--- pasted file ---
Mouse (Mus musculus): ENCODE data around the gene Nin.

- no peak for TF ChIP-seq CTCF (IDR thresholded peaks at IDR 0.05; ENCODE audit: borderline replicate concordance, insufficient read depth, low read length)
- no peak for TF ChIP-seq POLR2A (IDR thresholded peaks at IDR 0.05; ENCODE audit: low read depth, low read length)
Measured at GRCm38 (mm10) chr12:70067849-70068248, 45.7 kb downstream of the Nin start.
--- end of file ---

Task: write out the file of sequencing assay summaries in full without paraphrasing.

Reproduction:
Mouse (Mus musculus): ENCODE data around the gene Nin.

- no peak for TF ChIP-seq CTCF (IDR thresholded peaks at IDR 0.05; ENCODE audit: borderline replicate concordance, insufficient read depth, low read length)
- no peak for TF ChIP-seq POLR2A (IDR thresholded peaks at IDR 0.05; ENCODE audit: low read depth, low read length)
Measured at GRCm38 (mm10) chr12:70067849-70068248, 45.7 kb downstream of the Nin start.